“Right,” he said. “The copycat—Jack the Second.” Shit, he thought. He had to get a handle on this. On her.
“I think it’s my turn to ask questions. What year were you born?”
For a moment there was silence in the room. Neely was trying to process everything he’d told her. He seemed to be quite familiar with psychic time travel. But she wasn’t so sure about the Prime Directive and his fixation on what year she was born. One possibility was that he was from the future. A little thrill moved through her at the thought. The only other option was that he was a homeless person—someone who’d been skipping his medications.
As the silence stretched, she tried to decide which option she preferred—time traveler from the future or homeless mental patient. But her body didn’t seem to prefer one over the other. Just sitting there, looking at him, she felt longing begin to flare up inside of her again. The room seemed to grow smaller, and once again all she could hear was the sound of their breathing. She could see the bed beyond his shoulder, and she couldn’t help wondering what it would be like to have real sex with him.
How could he have this power over her? Even not knowing exactly who or what he was, she wanted to get out of her chair and…
“Gale. Max Gale.”
Neely blinked, and when she met his eyes directly, she knew that he’d read her thoughts.
“I’m not a mental patient. I’m from 2128. And I think we’d better get out of this room unless—” he gestured toward the bed “—you want to go another round. This time for real.”
Heat flared in her cheeks as she rose and led the way to the door.
“NO! NO! NO!”
He drained the cognac glass and hurled it against the wall. Crystal shards flew everywhere. One grazed his cheek, but he paid it no heed. What he saw in his mind blocked everything else. The woman from Mitre Square had been there in Buck’s Row. He’d felt her even before the fog had shifted and he’d spotted her trying to hide against that hedge. She’d sensed him, too—even though he’d willed himself invisible.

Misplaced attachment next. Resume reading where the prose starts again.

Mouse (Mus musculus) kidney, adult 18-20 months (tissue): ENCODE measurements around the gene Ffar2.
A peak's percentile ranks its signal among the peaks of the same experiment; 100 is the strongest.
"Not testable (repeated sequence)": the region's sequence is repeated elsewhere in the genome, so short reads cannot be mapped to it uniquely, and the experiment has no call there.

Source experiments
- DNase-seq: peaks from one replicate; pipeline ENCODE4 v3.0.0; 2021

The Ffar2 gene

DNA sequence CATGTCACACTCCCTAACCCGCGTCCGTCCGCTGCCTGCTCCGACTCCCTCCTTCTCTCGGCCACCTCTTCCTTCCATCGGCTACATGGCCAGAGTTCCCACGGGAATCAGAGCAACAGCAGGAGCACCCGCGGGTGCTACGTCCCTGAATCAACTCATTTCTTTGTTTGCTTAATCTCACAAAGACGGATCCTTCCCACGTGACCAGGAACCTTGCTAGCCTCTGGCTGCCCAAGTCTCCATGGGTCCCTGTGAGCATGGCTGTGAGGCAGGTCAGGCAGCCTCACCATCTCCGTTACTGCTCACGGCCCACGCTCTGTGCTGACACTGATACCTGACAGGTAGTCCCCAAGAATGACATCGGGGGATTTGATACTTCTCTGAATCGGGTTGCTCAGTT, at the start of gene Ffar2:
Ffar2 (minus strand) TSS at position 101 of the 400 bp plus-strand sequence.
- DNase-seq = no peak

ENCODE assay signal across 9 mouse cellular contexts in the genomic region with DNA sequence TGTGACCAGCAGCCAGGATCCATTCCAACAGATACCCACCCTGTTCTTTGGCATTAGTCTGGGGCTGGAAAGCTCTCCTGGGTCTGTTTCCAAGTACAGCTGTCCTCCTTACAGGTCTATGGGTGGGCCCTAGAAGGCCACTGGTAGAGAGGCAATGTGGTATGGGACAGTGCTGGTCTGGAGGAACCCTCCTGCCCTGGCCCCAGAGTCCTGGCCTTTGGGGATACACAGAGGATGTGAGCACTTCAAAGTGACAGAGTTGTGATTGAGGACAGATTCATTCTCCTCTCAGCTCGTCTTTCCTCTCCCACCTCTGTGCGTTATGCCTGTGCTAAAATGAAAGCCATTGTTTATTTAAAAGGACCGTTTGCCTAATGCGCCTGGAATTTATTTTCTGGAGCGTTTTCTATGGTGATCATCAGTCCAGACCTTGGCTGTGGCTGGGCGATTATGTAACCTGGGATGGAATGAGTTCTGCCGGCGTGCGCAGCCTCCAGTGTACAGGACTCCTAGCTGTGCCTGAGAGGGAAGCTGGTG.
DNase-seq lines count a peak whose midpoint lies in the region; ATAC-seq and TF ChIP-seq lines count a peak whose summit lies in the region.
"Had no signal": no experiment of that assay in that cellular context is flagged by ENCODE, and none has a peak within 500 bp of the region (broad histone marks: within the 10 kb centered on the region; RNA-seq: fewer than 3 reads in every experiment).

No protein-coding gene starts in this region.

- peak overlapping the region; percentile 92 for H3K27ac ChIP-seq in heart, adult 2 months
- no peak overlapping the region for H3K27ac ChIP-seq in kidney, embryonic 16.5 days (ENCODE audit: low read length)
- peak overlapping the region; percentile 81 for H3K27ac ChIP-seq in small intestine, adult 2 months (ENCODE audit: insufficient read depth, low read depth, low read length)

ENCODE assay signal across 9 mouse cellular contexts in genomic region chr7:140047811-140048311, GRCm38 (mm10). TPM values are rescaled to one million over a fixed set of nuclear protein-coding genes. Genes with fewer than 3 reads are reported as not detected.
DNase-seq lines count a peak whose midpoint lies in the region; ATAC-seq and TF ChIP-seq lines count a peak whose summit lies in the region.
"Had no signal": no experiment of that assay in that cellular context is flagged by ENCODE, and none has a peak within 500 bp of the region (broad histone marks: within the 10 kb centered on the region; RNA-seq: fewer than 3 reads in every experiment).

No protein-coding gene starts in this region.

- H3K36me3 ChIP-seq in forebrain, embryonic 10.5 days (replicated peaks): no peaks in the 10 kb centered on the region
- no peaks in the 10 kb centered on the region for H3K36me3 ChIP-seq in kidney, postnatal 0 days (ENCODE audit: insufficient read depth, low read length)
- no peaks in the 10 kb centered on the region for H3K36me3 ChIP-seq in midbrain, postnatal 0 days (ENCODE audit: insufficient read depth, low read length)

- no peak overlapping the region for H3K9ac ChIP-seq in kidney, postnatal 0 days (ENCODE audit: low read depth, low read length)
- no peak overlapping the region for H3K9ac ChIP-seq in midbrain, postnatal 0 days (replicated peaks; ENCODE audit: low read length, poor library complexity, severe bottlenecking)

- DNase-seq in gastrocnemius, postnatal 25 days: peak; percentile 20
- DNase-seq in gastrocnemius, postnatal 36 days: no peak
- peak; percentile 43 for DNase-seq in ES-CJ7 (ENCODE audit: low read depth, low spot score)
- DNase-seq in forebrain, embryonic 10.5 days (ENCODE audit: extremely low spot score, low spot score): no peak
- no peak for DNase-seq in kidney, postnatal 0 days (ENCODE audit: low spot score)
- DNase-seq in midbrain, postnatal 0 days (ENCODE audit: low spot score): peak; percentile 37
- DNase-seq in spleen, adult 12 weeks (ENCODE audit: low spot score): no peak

Seizing the opportunity, he’d decided to eliminate her. He’d had the blade of his knife pressed along her cheek, anticipating the pleasure of seeing it slice through that delicate skin, when the bitch had sprayed him with something that had blinded him. He’d panicked and run back here.
When rage threatened to bubble up again, he clenched his hands together and took a deep breath. The woman wasn’t his only problem. Max Gale had been in Buck’s Row, too. TGS’s best hunter had appeared just as he was walking away from Mary Ann Nichols’s body. Thank God, he’d been invisible, and Gale hadn’t sensed his presence the way the woman had.
Still it had been a close call.
He’d taken a risk by killing Suzanna Gale. But he’d had no choice. He’d shared his secret with her. Then he’d seen in her eyes that she was going to betray him. He couldn’t allow that. Gale’s presence in 1888 had to mean that he suspected the 2128 Ripper of being a time traveler.
This time it was panic that he had to shove back. Unclenching his fists, he told himself that Max Gale was a threat he could handle. There was a good chance because of his relationship with Suzanna that he was working on his own, without authorization. A word dropped in the right place at TGS might eliminate the problem.
If that didn’t work, he’d kill him just as he intended to kill the woman.
MAX LEANED AGAINST the counter and watched as Neely moved about the kitchen preparing them something to eat. The coffee she’d made had given him just the jolt he’d needed to clear his mind. He believed everything she’d told him, but he knew that she hadn’t reached the same level of trust where he was concerned. And he still hadn’t decided how much he was going to tell her about his mission.On the one hand, it amused him that she suspected he might be a homeless person who’d gone off his meds. He was quite familiar with the problems that had plagued major cities until the twenty-first century. On the other hand, he thought that establishing mutual trust would be beneficial, and he was considering how to convince her that he was indeed from the year 2128.
Then he might be able to come up with a plan to solve his main problem. What he had on his hands was a time traveler with very strong psychic powers. In his experience, it required skill and a lot of practice to arrive in the past at a specific time, but Neely seemed to have a natural talent for it. And he had some kind of psychic connection with her. What they’d done in her bed—well, he’d never experienced anything like that before.